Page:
students' perceptions toward accomplishment and
                 enjoyment and their intention to learn web development.
                 We also summarized comments collected from students to
                 gain a deeper understanding of their ideas toward
                 learning web development techniques. We believe the
                 research results can help provide better knowledge and
                 insights to educators on teaching web development.",
  acknowledgement = ack-nhfb,
  articleno =    "3",
  fjournal =     "ACM Transactions on Computing Education",
  journal-URL =  "http://portal.acm.org/browse_dl.cfm?idx=J1193",
}

@Article{Park:2015:AHC,
  author =       "Thomas H. Park and Brian Dorn and Andrea Forte",
  title =        "An Analysis of {HTML} and {CSS} Syntax Errors in a
                 {Web} Development Course",
  journal =      j-TOCE,
  volume =       "15",
  number =       "1",
  pages =        "4:1--4:??",
  month =        mar,
  year =         "2015",
  CODEN =        "????",
  DOI =          "https://doi.org/10.1145/2700514",
  ISSN =         "1946-6226",
  ISSN-L =       "1946-6226",
  bibdate =      "Thu Mar 5 08:01:35 MST 2015",
  bibsource =    "http://www.acm.org/pubs/toce;
                 http://www.math.utah.edu/pub/tex/bib/toce.bib",
  abstract =     "Many people are first exposed to code through web
                 development, yet little is known about the barriers
                 beginners face in these formative experiences. In this
                 article, we describe a study of undergraduate students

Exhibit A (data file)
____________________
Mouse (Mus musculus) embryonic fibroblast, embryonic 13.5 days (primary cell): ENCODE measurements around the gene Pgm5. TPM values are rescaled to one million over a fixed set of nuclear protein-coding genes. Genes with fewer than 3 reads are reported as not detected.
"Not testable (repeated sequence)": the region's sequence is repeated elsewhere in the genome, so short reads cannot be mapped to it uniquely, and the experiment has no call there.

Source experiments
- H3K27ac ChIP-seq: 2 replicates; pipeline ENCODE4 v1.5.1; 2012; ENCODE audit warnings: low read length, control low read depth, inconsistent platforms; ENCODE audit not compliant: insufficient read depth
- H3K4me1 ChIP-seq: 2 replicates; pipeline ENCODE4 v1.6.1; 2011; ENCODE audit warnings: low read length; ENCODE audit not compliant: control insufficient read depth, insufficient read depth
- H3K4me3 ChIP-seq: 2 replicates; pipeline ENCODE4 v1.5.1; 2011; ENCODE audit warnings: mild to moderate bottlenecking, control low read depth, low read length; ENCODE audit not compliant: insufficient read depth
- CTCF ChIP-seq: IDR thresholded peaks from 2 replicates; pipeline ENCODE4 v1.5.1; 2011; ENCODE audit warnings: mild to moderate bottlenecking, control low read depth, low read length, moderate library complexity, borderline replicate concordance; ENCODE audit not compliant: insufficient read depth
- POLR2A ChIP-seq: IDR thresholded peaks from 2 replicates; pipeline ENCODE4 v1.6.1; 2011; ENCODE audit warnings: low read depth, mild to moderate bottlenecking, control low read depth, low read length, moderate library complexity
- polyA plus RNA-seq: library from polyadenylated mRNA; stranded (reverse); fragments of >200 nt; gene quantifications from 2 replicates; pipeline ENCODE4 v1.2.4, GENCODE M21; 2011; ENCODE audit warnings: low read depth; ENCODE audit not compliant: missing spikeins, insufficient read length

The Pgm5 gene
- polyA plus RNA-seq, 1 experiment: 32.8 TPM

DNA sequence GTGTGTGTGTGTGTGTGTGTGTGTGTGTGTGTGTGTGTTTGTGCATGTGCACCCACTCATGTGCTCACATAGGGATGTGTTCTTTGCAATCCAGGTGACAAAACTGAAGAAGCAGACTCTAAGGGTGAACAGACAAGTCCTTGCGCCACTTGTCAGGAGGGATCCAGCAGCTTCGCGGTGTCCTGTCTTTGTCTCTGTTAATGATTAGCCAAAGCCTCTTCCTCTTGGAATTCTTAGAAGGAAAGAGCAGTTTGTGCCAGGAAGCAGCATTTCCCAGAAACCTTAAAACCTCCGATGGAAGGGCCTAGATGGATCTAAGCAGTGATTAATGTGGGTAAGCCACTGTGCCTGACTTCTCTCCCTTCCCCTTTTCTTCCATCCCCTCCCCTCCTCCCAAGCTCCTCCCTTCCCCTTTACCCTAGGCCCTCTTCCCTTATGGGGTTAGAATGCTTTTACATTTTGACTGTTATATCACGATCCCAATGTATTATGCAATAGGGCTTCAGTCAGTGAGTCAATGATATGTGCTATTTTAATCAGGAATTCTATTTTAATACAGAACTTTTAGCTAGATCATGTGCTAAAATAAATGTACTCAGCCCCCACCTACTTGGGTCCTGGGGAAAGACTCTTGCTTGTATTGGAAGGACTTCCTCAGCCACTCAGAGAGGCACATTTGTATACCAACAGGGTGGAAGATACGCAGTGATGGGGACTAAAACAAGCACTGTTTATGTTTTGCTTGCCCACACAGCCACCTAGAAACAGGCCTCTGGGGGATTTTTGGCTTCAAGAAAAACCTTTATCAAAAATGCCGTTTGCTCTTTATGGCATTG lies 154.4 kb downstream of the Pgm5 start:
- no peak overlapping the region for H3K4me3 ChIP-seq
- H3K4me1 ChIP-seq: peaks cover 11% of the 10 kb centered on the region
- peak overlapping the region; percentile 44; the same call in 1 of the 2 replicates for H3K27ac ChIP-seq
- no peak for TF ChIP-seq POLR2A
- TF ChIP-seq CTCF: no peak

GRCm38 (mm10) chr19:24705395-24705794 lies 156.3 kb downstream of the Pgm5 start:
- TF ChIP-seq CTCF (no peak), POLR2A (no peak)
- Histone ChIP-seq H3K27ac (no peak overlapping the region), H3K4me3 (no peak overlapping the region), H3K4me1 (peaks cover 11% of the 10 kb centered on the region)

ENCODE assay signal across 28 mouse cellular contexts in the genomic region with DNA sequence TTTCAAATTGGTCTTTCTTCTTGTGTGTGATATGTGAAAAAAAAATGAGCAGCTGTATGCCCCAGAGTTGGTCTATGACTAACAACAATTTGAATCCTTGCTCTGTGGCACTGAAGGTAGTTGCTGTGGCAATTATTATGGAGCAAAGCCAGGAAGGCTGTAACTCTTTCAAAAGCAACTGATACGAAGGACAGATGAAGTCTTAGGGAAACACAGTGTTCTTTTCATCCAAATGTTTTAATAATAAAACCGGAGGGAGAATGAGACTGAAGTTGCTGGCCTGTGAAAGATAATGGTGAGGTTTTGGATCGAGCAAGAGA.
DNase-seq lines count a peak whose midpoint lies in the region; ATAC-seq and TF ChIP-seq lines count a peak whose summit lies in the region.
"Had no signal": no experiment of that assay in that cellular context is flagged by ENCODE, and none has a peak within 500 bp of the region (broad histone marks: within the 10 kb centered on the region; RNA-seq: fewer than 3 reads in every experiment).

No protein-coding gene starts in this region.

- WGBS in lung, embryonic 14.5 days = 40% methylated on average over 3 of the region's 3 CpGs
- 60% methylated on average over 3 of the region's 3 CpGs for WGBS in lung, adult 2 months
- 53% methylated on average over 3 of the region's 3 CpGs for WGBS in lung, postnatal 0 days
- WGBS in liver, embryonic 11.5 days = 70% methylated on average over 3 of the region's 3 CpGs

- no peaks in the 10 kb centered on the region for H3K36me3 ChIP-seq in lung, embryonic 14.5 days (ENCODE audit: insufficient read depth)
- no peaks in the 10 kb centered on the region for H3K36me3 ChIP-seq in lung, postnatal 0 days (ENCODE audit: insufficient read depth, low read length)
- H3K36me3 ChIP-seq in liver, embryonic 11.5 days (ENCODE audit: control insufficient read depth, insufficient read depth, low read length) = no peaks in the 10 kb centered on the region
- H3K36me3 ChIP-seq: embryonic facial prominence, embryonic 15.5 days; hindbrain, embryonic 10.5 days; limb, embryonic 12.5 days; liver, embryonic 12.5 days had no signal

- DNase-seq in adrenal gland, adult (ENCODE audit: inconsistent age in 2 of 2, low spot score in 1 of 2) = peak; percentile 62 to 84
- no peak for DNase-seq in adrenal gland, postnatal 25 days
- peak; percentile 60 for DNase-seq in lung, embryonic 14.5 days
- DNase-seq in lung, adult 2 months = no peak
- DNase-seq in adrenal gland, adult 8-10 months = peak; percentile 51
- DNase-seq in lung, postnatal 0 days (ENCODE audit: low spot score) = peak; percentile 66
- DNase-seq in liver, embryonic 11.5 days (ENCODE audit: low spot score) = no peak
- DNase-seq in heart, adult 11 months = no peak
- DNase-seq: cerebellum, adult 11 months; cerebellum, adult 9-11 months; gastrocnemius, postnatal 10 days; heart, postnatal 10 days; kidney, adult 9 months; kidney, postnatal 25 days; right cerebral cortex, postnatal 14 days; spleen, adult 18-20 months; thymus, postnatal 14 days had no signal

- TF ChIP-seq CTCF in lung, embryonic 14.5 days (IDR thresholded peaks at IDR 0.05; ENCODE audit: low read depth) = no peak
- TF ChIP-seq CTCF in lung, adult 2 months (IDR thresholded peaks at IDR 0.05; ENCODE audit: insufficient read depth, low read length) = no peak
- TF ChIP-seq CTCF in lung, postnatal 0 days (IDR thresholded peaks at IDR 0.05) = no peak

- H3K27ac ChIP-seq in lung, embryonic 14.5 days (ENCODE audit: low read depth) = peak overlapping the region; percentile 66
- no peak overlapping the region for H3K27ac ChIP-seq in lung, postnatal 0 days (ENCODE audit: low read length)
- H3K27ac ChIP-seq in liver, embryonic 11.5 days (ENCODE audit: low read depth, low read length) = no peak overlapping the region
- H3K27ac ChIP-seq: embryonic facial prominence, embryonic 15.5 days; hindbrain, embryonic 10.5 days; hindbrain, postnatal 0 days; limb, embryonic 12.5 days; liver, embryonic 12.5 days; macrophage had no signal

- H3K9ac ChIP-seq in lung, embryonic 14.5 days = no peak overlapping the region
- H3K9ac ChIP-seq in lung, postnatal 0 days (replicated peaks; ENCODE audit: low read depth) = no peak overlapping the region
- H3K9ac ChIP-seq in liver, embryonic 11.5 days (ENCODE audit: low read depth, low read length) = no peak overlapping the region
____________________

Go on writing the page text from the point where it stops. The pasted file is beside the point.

enrolled in an introductory web development course
                 taken by both computing majors and general education
                 students. Using data collected during the initial weeks
                 of the course, we investigate the nature of the syntax
                 errors they make when learning HTML and CSS, and how
                 they resolve them. This is accomplished through the
                 deployment of openHTML, a lightweight web-based code
                 editor that logs user activity. Our analysis reveals
                 that nearly all students made syntax errors that
                 remained unresolved in their assessments, and that
                 these errors continued weeks into the course.
                 Approximately 20\% of these errors related to the
                 relatively complex system of rules that dictates when
                 it is valid for HTML elements to be nested in one
                 another. On the other hand, 35\% of errors related to